The Commons Speaker Sir Lindsay Hoyle has updated the “Rules of behaviour and courtesies in the House of Commons” and has asked MPs that their dress, language and conduct should “reflect” the “privilege” of their position.
Before the British members of Parliament return to the House of Commons on Monday, Sir Lindsay Hoyle, the Commons Speaker, has directed them to dress appropriately in “business attire.”
Hoyle has updated the “Rules of behaviour and courtesies in the House of Commons” and has asked MPs to “demonstrate respect for your constituents.” This update addresses the casual and more relaxed clothing style that had set in during the coronavirus-induced lockdown after rules were eased to allow the MPs attend sessions virtually.
“Members are expected to wear business attire in and around the Chamber,” the news rules stated.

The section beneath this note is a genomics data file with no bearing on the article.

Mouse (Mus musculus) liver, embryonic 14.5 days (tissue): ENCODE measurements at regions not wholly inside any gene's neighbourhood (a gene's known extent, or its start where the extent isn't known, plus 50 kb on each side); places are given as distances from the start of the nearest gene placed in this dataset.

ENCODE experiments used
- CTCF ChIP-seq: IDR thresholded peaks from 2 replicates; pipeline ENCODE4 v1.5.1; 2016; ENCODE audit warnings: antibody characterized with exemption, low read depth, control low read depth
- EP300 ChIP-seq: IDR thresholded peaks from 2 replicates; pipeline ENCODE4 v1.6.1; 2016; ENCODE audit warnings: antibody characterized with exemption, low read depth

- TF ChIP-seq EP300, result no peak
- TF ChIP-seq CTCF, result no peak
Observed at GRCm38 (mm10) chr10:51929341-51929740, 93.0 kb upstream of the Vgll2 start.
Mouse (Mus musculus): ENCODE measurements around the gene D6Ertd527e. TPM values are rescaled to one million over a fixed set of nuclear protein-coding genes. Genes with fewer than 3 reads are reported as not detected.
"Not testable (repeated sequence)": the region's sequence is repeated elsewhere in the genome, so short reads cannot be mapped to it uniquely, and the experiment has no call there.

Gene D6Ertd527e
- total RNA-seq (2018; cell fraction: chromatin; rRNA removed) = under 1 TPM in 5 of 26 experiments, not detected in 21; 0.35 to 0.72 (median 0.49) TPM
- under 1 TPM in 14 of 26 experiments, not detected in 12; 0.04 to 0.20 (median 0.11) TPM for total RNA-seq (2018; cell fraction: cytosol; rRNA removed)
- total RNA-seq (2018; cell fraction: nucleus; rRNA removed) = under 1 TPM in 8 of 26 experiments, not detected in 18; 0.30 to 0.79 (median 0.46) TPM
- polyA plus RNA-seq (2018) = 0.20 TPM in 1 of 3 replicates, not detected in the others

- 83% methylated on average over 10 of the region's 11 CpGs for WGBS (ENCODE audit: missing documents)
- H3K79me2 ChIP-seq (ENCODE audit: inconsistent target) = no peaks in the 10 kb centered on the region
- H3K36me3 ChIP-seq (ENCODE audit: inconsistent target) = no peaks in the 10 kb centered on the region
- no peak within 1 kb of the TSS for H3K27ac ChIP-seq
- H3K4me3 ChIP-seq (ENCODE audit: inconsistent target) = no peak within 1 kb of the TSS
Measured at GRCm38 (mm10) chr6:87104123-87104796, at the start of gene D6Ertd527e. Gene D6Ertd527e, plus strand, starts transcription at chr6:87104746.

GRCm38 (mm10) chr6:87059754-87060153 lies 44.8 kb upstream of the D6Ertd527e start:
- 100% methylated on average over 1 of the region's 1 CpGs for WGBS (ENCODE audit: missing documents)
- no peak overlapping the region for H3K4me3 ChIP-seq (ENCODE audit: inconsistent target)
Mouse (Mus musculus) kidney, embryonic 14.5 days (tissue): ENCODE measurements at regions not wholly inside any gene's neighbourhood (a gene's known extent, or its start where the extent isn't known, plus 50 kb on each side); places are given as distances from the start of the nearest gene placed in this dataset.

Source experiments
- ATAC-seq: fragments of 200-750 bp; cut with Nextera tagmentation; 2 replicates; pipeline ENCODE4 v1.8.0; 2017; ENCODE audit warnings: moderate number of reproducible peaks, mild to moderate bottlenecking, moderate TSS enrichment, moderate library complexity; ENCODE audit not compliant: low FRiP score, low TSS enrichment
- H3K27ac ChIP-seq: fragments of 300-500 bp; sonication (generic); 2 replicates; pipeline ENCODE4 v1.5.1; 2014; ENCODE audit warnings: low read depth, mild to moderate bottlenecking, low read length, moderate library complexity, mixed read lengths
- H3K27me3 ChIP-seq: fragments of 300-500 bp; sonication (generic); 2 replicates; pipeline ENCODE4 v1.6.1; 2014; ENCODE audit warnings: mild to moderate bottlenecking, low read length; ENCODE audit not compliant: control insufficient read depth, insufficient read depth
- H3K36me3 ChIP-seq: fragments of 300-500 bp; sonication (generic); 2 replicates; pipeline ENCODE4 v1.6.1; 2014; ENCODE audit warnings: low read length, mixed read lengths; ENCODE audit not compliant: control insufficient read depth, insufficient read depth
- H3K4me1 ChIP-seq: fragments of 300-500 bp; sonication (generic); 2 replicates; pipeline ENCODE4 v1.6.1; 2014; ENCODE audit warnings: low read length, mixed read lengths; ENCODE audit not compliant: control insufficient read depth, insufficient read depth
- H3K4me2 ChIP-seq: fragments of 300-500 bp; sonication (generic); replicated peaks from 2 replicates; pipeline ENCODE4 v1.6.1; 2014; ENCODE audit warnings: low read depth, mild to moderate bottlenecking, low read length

The rules prohibit wearing “jeans, chinos, sportswear or any other casual trousers.” “T-shirts and sleeveless tops are not business attire. Smart/business shoes are expected to be worn. Casual shoes and trainers are not appropriate,” it said, adding that men are “encouraged to wear a tie” and jackets “must be worn.”
The updated norms further stated that it is “privilege” to serve as an MP and the “dress, language and conduct should reflect this.”
Apart from tightening the dress code, Hoyle has also clamped down on rowdiness in the House of Commons. According to the new rules, MPs cannot sing and chant – which are both banned in the chamber. The parliamentarians cannot clap as well as the rules state that it “eats into the time available for debate.”
Furthermore, the MPs have also been told to pay attention during a debate and not read books or newspapers or “obviously devote…to…phone or other electronic device.”
In December last year, former foreign secretary Jeremy Hunt was called out during a virtual Brexit discussion of the House of Commons by Hoyle for not adhering to the dress code. Hunt was reportedly not wearing a tie and his top shirt button was also undone.